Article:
Prosecutor on the Potomac

At the helm of the nation’s largest U.S. attorney’s office

Ronald Machen Jr.

Credit: Department of Justice Ronald Machen Jr.

June 8, 2012, was a particularly busy day for Ronald Machen Jr. ’94, U.S. attorney for the District of Columbia. U.S. Attorney General Eric Holder named Machen to oversee investigations into the leaking of national security secrets to the press. In D.C. Superior Court, 71 defendants made their first appearances on charges that ranged from assault with the intent to murder, to sexual abuse and numerous drug crimes. Machen also held a press conference to announce guilty pleas made by former D.C. City Council Chair Kwame Brown, for bank fraud and campaign finance violations.

Brown’s conviction was among at least 78 others stemming from Machen’s office’s investigations of public officials since 2010.

“Corruption happens everywhere, as individuals lose their way, get caught up and make terrible decisions,” says Machen, 43, who lives in Washington, D.C., with his wife and three sons, ages 8, 11 and 22. “They let people down and betray their office.”

Machen’s confirmation by the U.S. Senate in February 2010 brought him back to the office where he got his start as a prosecutor in 1997. He now runs the nation’s largest U.S. Attorney’s Office, with about 300 attorneys who prosecute both federal and local crimes and handle a range of civil matters. (In fiscal 2011, the office collected $138.6 million in civil actions.)

Machen first joined the office after a stint at the D.C. firm Wilmer, Cutler, Pickering, Hale and Dorr and a clerkship on the 6th Circuit. He returned to WilmerHale to build his criminal defense experience, become partner and earn enough money to pay off his law school loans.

When the U.S. attorney’s job opened up in 2009, Machen sought the recommendation of Eleanor Holmes Norton, D.C.’s delegate to the House of Representatives, who submitted his name to President Barack Obama ’91.

While an assistant U.S. attorney, Machen took pride in being able to prosecute a variety of crimes. As U.S. attorney, he has come to appreciate specialization as a way to build expertise and efficiency.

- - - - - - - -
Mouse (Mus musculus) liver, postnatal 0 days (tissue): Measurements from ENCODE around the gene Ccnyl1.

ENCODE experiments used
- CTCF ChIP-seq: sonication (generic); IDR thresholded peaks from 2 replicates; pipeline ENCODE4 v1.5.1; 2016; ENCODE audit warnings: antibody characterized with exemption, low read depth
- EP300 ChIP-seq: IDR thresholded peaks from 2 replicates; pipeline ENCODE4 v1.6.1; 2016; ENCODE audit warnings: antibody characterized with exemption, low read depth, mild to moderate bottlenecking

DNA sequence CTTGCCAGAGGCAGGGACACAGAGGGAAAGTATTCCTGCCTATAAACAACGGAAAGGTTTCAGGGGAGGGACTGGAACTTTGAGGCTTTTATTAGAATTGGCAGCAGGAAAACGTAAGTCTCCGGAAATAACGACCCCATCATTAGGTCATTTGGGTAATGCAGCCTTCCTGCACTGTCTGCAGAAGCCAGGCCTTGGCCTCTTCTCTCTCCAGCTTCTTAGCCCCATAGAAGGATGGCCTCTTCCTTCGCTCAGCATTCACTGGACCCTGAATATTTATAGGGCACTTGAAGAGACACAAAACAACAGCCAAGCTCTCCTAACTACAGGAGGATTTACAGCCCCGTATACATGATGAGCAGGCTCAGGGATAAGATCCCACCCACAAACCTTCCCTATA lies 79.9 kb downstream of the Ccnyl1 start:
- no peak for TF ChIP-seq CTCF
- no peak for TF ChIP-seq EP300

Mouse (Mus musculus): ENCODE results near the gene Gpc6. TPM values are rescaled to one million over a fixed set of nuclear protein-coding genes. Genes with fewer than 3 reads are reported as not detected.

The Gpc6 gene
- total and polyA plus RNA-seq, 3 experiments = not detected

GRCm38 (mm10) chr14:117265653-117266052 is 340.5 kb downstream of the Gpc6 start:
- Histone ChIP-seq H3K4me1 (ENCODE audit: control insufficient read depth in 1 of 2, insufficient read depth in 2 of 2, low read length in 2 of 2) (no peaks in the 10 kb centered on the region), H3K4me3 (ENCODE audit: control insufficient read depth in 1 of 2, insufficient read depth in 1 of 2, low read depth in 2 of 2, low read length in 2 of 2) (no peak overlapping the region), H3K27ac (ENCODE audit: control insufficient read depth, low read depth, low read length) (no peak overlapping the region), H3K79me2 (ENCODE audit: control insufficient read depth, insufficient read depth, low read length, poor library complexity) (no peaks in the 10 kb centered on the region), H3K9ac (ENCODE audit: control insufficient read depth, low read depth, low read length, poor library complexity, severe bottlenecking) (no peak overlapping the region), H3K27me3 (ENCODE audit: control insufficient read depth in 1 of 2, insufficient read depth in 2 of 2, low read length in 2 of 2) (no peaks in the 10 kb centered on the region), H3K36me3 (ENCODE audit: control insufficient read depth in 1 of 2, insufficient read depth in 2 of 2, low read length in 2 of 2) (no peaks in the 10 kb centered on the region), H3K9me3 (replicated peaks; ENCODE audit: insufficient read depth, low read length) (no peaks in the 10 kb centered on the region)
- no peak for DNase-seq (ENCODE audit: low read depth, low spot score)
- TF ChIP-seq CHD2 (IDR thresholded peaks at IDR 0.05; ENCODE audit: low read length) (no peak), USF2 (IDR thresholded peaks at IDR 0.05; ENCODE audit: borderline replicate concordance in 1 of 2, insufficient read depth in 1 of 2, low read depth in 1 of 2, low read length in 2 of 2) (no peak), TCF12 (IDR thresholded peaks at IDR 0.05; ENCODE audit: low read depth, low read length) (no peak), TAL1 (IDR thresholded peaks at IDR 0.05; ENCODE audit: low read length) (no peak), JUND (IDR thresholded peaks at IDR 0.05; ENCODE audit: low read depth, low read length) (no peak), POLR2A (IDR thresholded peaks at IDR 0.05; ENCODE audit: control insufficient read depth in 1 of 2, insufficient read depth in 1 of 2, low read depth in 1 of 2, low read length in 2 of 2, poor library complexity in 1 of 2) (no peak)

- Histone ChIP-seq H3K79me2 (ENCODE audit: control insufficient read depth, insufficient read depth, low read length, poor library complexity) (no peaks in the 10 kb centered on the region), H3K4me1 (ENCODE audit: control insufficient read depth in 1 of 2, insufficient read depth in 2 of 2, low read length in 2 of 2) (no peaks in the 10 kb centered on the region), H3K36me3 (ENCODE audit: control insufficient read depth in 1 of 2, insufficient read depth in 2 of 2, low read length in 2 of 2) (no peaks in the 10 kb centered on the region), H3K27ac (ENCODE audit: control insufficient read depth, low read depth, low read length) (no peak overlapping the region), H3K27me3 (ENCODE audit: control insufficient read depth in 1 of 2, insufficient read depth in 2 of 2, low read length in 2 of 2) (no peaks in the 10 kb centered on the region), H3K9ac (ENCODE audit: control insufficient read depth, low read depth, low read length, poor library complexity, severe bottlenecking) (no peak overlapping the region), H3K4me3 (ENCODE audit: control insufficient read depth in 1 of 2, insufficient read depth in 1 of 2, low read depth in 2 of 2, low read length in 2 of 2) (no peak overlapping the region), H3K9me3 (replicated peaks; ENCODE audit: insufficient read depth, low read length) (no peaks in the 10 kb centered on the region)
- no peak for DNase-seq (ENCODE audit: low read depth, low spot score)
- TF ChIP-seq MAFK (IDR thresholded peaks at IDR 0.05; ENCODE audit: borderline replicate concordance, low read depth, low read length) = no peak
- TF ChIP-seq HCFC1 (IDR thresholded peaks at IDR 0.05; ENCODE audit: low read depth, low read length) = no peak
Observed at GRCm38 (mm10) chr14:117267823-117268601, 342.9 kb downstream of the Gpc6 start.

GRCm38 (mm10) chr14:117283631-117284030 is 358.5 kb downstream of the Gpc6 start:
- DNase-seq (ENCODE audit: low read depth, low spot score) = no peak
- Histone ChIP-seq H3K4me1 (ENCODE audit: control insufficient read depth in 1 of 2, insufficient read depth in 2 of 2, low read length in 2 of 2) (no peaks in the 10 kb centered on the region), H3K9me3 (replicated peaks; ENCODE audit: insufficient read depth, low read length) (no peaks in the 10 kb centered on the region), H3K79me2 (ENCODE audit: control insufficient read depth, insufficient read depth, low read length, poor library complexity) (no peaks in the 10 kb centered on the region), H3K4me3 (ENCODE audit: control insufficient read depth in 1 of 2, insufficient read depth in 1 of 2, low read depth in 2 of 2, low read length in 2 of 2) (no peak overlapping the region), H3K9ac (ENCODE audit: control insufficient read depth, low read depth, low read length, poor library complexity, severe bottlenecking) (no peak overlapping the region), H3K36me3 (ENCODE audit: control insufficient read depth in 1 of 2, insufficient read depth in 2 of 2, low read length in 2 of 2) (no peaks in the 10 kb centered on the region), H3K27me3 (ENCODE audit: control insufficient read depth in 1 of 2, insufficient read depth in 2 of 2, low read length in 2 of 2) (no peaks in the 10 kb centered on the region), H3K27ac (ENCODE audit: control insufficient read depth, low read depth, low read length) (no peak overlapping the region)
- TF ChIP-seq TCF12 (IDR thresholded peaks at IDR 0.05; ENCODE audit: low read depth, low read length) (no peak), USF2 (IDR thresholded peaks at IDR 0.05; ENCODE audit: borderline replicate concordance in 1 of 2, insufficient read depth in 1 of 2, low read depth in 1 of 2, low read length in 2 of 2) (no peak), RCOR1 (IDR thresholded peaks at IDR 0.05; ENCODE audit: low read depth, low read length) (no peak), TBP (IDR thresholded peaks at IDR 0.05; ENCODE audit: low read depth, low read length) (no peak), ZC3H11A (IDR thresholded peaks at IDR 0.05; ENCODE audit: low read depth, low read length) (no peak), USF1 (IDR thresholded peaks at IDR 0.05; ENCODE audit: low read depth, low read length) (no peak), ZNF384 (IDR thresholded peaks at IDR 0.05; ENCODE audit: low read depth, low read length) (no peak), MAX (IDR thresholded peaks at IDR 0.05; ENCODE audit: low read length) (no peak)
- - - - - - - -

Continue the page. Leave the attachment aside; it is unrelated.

“I have been a strong advocate of this approach, assigning prosecutors to develop specific areas of expertise, such as investigating matters involving counterespionage, national security leaks, public corruption and health care fraud,” he says.

The D.C. corruption cases were among an estimated 20,000 handled annually by Machen’s staff. National security cases have taken his prosecutors to 25 nations, securing indictments involving U.S. exports to Iran, espionage in Cuba and the drug wars in Mexico.

To curb local crime, his office has stepped up prosecution of local gangs, which have terrorized many D.C. neighborhoods. He formed a gang unit within his homicide section, so his office can act expeditiously to stop violence before it escalates.

“Our office needs to understand the D.C. culture, with one gang controlling one block, and another gang controlling the next,” he says. “Someone could get disrespected at a party, and you find yourself in the middle of a gang war. Having our unit puts us in a better position to move quickly.”

He and his staff also devote time to community outreach, with Machen hosting an annual youth summit and holding town meetings at local churches. “It helps build credibility and trust among the citizens who we are trying to serve and who we need to make these cases,” he says.

Growing up in the Detroit area, Machen arrived at Harvard after graduating from Stanford University, where he played wide receiver for the football team. He was introduced to the skills of successful trial lawyers in classes taught by Professor Charles Ogletree ’78.

“You saw how much skill it took to be persuasive and good on your feet,” says Machen. “But I wasn’t sure I wanted to be a trial lawyer.”

Ogletree, who addressed prosecutors in Machen’s office about ethics this summer, says his former student’s sense of fairness has served him well.

“It takes brilliance, a thick skin, tolerance, and vision to win cases and do justice,” says Ogletree. “Ron has been successful because he has both goals in mind.”